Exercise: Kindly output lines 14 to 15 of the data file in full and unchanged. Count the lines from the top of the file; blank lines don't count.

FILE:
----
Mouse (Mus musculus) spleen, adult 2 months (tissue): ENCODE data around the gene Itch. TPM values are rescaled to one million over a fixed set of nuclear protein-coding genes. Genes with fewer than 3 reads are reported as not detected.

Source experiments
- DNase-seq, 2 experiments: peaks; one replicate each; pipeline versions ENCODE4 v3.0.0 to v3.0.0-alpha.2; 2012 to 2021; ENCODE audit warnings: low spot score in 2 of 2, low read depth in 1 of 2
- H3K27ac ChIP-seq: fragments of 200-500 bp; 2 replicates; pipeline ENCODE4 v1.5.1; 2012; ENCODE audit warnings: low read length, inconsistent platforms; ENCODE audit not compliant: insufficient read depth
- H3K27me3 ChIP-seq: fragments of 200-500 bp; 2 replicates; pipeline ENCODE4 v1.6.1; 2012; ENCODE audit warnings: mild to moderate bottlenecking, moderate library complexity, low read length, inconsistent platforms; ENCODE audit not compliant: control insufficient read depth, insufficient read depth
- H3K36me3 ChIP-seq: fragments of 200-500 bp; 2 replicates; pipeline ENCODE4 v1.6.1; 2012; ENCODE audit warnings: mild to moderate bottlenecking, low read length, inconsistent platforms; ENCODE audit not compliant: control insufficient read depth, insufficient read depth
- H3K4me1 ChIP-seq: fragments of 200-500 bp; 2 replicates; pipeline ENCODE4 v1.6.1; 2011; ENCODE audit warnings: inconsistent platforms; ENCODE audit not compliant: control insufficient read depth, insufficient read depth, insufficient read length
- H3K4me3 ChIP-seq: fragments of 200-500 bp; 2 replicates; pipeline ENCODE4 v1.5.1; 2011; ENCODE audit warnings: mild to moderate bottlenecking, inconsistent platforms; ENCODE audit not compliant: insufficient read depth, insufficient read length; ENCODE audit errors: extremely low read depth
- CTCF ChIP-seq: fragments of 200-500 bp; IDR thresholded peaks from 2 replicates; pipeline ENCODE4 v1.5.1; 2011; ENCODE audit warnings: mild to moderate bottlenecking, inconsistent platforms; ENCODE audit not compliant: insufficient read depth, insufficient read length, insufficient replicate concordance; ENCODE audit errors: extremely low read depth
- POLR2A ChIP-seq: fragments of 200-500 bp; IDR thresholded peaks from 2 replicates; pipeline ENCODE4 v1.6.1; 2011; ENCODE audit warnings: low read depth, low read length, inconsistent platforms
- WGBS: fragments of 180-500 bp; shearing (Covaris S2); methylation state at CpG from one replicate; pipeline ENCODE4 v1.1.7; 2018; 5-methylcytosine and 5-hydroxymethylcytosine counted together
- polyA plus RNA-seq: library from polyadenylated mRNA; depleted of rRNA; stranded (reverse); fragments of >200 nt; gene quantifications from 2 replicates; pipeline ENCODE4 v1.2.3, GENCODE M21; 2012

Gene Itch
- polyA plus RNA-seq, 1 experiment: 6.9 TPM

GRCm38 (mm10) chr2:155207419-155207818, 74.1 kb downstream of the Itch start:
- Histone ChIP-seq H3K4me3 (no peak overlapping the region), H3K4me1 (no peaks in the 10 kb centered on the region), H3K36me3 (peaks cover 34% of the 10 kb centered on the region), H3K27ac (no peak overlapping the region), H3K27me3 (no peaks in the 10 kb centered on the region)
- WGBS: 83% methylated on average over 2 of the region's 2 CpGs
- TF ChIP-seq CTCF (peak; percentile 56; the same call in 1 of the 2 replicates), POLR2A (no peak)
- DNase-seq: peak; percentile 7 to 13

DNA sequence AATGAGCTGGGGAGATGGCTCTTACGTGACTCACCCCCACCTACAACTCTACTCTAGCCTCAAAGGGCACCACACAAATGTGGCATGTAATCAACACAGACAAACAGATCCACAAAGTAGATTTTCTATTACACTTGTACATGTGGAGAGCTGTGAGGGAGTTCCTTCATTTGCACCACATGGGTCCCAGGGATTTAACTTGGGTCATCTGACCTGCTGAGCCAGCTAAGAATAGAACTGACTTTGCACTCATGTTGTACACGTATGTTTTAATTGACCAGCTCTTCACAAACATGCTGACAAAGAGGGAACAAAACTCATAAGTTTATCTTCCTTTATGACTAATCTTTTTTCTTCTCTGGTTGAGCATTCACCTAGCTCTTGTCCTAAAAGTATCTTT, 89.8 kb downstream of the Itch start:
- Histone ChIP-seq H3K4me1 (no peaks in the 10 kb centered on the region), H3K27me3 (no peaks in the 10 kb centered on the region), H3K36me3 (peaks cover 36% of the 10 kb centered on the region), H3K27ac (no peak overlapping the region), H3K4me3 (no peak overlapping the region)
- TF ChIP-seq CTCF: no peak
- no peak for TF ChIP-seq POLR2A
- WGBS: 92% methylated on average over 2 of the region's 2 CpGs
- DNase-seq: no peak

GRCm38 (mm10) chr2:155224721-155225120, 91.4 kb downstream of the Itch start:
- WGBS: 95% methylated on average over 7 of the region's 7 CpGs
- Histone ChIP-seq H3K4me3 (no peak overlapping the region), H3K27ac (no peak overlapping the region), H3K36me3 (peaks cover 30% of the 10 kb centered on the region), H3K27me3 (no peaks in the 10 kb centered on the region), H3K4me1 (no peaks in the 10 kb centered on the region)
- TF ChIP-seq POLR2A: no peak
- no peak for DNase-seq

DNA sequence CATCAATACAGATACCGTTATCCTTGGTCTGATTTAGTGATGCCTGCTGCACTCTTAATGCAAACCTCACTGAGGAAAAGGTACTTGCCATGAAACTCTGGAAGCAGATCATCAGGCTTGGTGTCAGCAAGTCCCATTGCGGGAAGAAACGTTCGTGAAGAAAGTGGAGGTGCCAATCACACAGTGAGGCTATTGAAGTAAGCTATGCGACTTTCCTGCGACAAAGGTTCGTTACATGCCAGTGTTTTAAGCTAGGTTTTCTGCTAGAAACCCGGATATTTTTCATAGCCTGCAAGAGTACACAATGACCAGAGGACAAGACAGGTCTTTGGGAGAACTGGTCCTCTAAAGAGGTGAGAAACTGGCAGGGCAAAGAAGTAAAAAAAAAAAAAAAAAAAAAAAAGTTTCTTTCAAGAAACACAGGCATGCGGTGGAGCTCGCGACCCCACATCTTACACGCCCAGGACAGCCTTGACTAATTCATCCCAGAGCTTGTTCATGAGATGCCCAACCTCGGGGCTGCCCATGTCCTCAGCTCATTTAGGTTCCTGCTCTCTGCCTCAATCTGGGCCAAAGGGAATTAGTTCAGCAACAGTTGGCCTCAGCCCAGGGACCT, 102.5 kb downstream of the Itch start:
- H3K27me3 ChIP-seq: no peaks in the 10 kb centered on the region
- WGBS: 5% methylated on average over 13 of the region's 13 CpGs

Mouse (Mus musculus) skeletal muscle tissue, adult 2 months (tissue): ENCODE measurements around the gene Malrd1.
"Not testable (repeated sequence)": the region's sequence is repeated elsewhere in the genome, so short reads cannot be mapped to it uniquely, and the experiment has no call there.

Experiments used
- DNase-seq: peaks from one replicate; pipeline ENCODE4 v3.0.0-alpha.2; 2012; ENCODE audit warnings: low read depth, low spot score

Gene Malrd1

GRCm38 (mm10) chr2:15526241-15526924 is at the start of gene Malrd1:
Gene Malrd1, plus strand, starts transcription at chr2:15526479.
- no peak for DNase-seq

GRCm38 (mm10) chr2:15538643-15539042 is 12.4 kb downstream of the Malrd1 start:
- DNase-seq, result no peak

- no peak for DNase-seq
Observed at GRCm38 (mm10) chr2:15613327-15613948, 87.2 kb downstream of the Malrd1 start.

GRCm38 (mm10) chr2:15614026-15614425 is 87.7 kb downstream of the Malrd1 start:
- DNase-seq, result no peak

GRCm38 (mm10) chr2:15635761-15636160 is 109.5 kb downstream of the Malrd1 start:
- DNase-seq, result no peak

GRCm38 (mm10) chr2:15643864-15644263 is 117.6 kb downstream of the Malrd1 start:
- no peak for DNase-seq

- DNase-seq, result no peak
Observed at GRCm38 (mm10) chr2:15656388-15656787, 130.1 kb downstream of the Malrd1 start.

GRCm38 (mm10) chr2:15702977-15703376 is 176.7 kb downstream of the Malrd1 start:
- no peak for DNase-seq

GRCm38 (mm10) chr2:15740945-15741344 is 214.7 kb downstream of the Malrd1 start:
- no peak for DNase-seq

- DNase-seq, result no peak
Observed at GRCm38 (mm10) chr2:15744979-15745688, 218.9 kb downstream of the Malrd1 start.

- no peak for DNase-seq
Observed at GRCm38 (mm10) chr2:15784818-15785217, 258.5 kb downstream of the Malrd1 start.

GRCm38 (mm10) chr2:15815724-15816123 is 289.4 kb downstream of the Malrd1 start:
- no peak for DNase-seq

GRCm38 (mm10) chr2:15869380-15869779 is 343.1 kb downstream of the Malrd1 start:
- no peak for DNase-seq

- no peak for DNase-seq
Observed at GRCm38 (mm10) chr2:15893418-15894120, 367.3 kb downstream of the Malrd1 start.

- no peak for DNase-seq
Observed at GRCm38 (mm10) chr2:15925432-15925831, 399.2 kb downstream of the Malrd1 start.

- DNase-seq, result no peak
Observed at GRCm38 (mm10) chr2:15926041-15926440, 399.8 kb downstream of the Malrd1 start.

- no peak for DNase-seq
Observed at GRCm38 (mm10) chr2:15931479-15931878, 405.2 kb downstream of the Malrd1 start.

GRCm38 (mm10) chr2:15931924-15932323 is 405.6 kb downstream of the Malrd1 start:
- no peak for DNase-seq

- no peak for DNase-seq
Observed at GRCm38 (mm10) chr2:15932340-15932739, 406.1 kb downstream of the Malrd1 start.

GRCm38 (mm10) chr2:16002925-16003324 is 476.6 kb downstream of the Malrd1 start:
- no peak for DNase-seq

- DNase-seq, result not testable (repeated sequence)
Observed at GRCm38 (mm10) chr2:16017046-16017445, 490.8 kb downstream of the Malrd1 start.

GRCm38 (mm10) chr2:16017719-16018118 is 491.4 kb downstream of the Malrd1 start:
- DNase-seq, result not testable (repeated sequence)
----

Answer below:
- polyA plus RNA-seq, 1 experiment: 6.9 TPM

GRCm38 (mm10) chr2:155207419-155207818, 74.1 kb downstream of the Itch start: